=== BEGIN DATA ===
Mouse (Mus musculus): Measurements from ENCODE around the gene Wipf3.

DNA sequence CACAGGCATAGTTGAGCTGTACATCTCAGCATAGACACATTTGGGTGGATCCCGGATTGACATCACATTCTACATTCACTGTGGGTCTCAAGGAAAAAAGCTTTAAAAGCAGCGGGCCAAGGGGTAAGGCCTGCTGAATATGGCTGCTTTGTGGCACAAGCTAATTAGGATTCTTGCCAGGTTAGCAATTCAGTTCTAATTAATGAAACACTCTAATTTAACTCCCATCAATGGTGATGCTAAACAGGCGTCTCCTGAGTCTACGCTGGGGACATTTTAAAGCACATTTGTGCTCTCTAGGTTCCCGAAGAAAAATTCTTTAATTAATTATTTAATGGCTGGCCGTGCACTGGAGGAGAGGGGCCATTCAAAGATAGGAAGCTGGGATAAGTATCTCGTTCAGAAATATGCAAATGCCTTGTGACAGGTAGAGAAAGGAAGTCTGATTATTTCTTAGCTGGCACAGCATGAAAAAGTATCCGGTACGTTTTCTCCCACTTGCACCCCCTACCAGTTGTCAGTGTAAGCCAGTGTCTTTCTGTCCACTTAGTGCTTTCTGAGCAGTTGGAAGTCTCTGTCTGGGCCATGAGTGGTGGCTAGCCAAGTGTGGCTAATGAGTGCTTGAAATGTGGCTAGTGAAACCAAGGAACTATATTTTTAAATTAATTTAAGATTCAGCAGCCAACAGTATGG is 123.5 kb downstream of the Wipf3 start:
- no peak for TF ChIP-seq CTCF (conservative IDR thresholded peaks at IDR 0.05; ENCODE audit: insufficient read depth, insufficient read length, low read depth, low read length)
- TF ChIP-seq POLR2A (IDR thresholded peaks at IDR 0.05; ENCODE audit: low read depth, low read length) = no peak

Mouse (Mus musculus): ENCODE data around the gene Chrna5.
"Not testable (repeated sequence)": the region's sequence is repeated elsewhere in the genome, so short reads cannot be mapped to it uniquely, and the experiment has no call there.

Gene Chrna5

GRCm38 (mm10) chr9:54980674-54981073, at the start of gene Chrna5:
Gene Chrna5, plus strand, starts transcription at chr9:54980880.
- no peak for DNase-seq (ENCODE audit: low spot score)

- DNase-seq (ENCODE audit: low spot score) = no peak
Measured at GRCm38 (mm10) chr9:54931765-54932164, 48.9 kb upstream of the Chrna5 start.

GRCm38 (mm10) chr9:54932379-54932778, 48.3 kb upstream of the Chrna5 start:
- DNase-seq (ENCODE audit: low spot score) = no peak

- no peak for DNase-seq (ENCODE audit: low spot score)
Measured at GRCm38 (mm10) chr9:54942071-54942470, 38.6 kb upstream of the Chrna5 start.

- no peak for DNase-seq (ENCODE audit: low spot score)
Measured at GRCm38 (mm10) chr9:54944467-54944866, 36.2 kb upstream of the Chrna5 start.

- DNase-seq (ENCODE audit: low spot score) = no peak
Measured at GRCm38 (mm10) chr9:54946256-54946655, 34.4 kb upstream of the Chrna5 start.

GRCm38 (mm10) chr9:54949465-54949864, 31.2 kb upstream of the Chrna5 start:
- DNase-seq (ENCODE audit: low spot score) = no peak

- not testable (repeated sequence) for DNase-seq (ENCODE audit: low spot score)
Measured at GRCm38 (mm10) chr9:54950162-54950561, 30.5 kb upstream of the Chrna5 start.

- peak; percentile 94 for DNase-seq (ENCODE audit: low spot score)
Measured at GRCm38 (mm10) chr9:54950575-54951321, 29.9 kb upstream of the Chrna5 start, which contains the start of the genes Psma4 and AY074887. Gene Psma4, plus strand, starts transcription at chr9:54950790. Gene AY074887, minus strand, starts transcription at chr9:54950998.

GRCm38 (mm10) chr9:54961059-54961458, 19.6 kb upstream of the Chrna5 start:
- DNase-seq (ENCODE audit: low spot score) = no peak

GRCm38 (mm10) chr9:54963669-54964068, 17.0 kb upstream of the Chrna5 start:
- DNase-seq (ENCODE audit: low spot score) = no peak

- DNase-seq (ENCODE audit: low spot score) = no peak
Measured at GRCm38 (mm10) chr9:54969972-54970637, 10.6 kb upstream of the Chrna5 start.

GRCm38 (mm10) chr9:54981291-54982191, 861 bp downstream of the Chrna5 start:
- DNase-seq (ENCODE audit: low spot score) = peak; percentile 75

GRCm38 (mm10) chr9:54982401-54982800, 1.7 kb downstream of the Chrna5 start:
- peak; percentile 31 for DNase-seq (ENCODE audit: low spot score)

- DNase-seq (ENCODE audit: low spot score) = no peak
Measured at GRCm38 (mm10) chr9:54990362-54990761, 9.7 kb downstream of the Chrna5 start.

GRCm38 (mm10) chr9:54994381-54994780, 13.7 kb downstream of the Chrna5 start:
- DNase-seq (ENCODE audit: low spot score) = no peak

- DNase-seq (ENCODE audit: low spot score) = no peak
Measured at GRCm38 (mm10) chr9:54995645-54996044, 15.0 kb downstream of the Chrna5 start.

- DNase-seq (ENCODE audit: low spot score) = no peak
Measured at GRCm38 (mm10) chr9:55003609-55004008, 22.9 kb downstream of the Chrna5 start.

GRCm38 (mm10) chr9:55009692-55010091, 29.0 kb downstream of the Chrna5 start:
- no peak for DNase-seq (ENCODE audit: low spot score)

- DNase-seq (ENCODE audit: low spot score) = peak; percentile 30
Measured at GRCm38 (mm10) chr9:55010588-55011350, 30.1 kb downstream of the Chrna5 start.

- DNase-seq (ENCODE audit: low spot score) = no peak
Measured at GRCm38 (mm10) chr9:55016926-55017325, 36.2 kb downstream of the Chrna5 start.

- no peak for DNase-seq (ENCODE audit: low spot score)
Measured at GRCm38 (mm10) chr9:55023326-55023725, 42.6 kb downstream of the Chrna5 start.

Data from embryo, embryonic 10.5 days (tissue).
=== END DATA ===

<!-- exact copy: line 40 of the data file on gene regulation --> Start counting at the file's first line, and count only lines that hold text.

- DNase-seq (ENCODE audit: low spot score) = no peak